The S&W top-breaks seem to me to be a far superior design for someone actually using the arm to fight with when compared to the Colt SAA. SO MUCH EASIER to refill and get back into action! It is hard to understand how the SAA format stayed so popular for so long and the S&Ws kind of withered on the vine. While still on the subject of top-break S&Ws, what the h--l is the meaning or utility of that bizarre finger hook on the 44 Russian edition? Superb cartridge, but that hook leaves you scratching your head.
I have to agree on the reloading situation in an actual gunfight with a SAA, Al. Gotta go find some place
to hide for about 30 secs if you are a superhero in SAA reloading, more like a full minute for mere mortals
from a belt loop rig.
I'd bet that a Schoefield could be reloaded in half the time of a SAA, say 20-25 sec from a pouch for
anyone. Only a second to dump them all, and then the time to drop them in, two at a time if you are
even slightly dextrous, and slap it shut.
I have played around with a WWII-vintage Webley-Enfield over the years, 38/200 caliber. These have an even better evolution of the Schofield locking mechanism, lever operated by the user's thumb. I have used HKS #10-A loaders with the W/E, and on many occasions been able to launch 18 rounds at steel targets in 30-35 seconds at 25 yards, with few misses on "IPSC coffin"-sized plates.
Regarding the roll crimp in a convertible cylinder, two things. One, with a proper, firm taper crimp I never ever had a single issue with bullets migrating forward. Two, I have an RCBS roll-crimp die that I used for many years for all my .45 auto cast bullet ammunition and again, never ever had a problem with headspace. The largest throat entrance I ever saw was .455" and the smallest the roll-crimp die can make the case mouth is about .463" and that's an extreme, ruinous operation. Rolled to about .467" (same as I make my TC with the Lee TC die), headspace cannot possibly be an issue unless you use a bullet with a crimp groove, crimp IN the groove, and use a die that rolls the case mouth down to bullet diameter.
The "cowboy" brass is a solution looking for a problem IMO, or a market-driven fluff item.
Loading a break open Smith would be about like loading a swing out cylinder Smith DA. I can assure you, based on first hand knowledge, that a standard Smith (or Colt) swing out cylinder type can be reloaded from loops in about 5-6 seconds, maybe less. Takes practice, but it's not at all hard. A break open might be a little slower but if you can get the cylinder in your hand to turn it the time would similar. Not sure most are familiar with loop loading, but the gun goes in your off hand with a couple fingers in the cylinder cut out from the bottom. The thumb goes over the cylinder. The gun is held at belt level and the strong hand picks fresh rounds from the loops, 2 at a time, and into the cylinder they go. The thumb moves the cylinder as you fill. When full the strong hand goes to the grip, off hand slams the cylinder shut and more loud noises ensue. After you practice you don't even look at the cylinder as you fill it, just like punching a mag release while reaching for a fresh mag off your belt. You never look after you get enough practice, eyes are on the target/BG. Muscle memory.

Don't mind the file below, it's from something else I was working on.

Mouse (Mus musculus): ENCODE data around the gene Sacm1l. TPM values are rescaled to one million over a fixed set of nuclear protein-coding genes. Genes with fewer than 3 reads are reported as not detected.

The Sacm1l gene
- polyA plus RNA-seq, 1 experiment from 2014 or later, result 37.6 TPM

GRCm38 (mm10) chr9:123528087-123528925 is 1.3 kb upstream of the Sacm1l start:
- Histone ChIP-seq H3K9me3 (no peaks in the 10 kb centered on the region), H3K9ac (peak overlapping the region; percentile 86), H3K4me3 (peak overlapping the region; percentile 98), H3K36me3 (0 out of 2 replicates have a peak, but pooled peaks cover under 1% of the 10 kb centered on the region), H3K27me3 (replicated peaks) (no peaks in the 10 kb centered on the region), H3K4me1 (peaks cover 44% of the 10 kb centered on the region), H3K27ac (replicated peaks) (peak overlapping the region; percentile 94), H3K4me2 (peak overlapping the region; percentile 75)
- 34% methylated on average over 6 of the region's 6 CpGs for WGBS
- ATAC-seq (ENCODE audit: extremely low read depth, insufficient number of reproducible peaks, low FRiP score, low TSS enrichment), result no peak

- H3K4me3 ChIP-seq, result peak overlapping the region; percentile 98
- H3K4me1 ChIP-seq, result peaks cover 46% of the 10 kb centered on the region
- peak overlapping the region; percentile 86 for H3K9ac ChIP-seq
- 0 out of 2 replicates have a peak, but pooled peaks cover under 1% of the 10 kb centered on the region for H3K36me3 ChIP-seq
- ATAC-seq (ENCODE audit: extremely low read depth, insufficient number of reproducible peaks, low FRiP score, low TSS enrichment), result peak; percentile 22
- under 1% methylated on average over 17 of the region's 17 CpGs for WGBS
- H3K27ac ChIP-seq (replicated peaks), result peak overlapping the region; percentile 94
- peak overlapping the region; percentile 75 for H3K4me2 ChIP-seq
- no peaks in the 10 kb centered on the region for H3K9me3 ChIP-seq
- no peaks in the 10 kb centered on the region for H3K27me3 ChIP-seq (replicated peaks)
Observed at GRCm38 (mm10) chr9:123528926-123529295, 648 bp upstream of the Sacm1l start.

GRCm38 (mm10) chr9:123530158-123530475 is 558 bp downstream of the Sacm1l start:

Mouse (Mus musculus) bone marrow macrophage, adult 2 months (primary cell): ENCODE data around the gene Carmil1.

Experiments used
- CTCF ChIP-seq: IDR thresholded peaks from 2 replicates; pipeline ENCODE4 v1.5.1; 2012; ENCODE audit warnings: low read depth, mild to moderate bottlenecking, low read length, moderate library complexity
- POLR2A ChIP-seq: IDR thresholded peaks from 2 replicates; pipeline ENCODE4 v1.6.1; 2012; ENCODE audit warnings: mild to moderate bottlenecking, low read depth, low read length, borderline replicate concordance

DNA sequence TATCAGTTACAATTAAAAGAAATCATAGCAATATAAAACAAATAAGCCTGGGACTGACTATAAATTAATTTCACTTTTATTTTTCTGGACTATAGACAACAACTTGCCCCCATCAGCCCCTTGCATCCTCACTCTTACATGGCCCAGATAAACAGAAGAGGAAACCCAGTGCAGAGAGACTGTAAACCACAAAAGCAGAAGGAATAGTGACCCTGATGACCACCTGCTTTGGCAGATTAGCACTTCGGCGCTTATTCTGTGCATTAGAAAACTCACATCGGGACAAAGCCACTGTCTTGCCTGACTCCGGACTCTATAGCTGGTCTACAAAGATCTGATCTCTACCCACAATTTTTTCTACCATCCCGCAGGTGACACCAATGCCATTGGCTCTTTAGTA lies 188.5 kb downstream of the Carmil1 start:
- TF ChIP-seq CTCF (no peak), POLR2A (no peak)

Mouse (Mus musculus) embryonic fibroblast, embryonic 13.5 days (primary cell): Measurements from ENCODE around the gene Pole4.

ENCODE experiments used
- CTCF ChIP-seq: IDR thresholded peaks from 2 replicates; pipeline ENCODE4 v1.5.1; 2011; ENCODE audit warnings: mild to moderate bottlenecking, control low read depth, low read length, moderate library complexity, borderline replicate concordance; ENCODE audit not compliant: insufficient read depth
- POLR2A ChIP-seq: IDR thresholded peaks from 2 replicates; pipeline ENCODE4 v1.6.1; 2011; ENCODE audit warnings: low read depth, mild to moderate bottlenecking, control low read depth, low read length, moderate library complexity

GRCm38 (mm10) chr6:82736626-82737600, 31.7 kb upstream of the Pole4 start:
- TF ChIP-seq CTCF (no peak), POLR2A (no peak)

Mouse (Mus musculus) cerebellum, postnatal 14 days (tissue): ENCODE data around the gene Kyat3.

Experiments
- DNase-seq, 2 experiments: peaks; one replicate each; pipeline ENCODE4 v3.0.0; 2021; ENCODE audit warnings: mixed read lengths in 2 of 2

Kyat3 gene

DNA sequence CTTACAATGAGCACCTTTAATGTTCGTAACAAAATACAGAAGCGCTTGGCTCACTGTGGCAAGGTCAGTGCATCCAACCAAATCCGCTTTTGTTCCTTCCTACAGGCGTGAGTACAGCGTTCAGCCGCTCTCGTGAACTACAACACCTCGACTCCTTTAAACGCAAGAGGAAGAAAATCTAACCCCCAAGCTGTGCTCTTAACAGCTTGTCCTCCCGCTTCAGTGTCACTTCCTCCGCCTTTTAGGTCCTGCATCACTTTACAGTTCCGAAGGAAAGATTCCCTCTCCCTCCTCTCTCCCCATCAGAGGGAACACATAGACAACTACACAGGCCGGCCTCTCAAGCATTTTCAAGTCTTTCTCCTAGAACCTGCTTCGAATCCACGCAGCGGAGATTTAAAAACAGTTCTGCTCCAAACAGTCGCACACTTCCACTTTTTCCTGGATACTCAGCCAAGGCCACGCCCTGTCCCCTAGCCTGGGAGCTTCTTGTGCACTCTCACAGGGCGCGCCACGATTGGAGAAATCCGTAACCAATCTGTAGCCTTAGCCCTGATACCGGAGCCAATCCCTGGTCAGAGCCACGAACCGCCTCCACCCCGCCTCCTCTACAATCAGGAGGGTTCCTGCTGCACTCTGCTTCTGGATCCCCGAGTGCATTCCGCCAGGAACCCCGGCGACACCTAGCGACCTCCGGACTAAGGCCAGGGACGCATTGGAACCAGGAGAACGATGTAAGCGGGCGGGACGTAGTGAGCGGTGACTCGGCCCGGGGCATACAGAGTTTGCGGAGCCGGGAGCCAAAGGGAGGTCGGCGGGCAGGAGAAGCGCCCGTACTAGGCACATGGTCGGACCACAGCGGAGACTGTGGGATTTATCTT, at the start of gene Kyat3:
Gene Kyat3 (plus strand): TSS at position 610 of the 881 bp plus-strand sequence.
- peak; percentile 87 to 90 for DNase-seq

I have used HKS #10-A speedloaders with my Webley-Enfield 38/200 DAO revolver, and the regimen is much like that described by Bret, with the adaptation of the left hand holding the barrel and left thumb aligning the cylinder with the 6 bullet noses.
I never loaded from loops. I used Bianchi Speed Strips inside my dump boxes, and went to HKS loaders a couple years after joining up. The speedloader baskets went just to the right of my Sam Browne belt buckle, where the dump boxes had been located. The dump boxes were moved to the small of my back, kinda centered at 6 o'clock. Hitting the street with 30 rounds of 38 Special 110 grain JHP +P in those days (early 1980s) was considered over-aggressive by the Captain I worked for at the time. That pogue is likely spinning in his grave, knowing that our deputies now go about with at least 3 and often 5 high-capacity magazines in their Glock 40 S&Ws and 45 ACPs. People like that jerk are why I am glad to be retired.